Emily is originally from China where she graduated from The University of Hong Kong with high distinction learning about fashion and design. During university she opened her own magazine about Dog Fashion as dogs were always in her heart. She was surprised, when she moved to a beautiful British Columbia 10 years ago, to see many great Boutiques with dog's designer clothing and desire of pet owners to make their babies look nice.

  • Seth Weaseley

    My Yorkie has had his ID tag ever since he was puppy, not even once had I taken him outside without it…

  • Lucy Daniels

    Few people realized that not having dog identification on your pet can be dangerous. Just a couple of weeks, we witnessed an accident, a man walking suddenly tripped over while walking his dog. The dog ran away when the owner accidentally dropped the leash. Good thing there were a couple of people who was able to help the man and caught the dog.
    Strange that there was no sort of identification on the dog! This could have ended badly if the owner was unconscious and Animal control could’ve gotten hold of the animal. No one thinks this sort of accidents can happen to them. It’s going to be bad if you got separated from your dog.

  • Ruby Anderson

    We’ve learned that not all tags are created equally. Some are very cheap and prone to get lost (yes, I’m not joking) as in, detached from the collar and into the wilderness lost. Well we invested in a better one after that, and we’re pretty glad about it. So it’s best to research the supplier and the materials to make sure they will hold up to the stress of being part of a dog’s life.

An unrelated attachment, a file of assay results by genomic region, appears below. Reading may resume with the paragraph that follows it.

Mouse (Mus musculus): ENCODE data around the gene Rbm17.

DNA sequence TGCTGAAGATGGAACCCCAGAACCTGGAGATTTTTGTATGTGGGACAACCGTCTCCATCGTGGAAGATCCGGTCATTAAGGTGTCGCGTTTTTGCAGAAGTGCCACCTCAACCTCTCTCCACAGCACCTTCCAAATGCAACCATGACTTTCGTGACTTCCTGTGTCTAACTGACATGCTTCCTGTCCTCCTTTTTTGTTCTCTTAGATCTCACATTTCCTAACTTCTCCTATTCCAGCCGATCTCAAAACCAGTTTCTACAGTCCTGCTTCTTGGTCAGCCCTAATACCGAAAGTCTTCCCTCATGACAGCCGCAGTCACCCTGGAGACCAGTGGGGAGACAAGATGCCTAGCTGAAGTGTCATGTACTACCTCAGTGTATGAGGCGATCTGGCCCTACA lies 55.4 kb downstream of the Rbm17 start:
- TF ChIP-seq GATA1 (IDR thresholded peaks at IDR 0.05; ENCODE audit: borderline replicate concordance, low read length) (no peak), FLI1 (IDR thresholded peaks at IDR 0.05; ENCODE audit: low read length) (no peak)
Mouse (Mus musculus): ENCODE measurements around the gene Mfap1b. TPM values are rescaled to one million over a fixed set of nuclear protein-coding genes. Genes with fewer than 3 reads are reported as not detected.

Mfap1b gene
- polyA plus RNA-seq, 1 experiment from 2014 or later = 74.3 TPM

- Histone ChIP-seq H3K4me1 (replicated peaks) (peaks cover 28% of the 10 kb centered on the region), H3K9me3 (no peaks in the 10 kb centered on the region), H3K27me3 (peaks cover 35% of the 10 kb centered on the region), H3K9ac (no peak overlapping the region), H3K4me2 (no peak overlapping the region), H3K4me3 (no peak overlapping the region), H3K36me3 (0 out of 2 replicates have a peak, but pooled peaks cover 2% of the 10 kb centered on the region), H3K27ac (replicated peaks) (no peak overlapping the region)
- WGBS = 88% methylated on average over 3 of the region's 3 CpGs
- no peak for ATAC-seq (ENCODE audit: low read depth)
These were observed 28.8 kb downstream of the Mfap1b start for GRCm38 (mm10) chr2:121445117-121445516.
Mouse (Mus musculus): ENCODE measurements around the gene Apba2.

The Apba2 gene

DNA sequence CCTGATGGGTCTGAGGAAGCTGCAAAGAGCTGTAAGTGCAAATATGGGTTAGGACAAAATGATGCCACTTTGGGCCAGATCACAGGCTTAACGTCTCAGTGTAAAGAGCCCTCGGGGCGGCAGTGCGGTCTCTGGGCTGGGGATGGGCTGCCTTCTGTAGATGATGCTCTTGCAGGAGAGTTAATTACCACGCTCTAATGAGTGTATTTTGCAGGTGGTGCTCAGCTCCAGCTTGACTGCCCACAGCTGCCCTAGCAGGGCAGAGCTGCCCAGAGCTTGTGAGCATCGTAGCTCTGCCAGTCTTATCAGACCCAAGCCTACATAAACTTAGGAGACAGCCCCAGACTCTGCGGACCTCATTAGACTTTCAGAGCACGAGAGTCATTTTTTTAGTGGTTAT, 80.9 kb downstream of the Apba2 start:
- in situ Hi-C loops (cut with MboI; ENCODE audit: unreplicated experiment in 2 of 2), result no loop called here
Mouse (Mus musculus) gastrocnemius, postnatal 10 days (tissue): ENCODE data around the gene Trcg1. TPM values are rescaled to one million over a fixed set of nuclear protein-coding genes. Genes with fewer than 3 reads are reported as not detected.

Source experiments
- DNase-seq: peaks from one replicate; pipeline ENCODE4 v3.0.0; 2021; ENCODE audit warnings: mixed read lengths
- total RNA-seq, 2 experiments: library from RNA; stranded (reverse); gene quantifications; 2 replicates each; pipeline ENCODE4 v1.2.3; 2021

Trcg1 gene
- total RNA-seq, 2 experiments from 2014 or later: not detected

• Amber Hart

    The one thing we’ve been practicing for ages is adding “needs meds” in our dog’s identification tags. It’s likelier that anyone who finds our dogs would return them immediately because of the notice. Even though it’s not essential, it’s a good tip for those who have dogs in dangerous neighborhoods and who really want to extend as much protection as they can to their pooches.

    • I hear you, Amber. Just like humans, dogs will definitely benefit from the needs meds list because it will promote their survival and overall health. Older dogs may have more maintenance medications, and this is actually a very good idea.

  • Tina
    • This is pretty nifty, Tina! A very nice and definitely personalized find. We really have the freedom to express our own personal style when it comes to dog tags.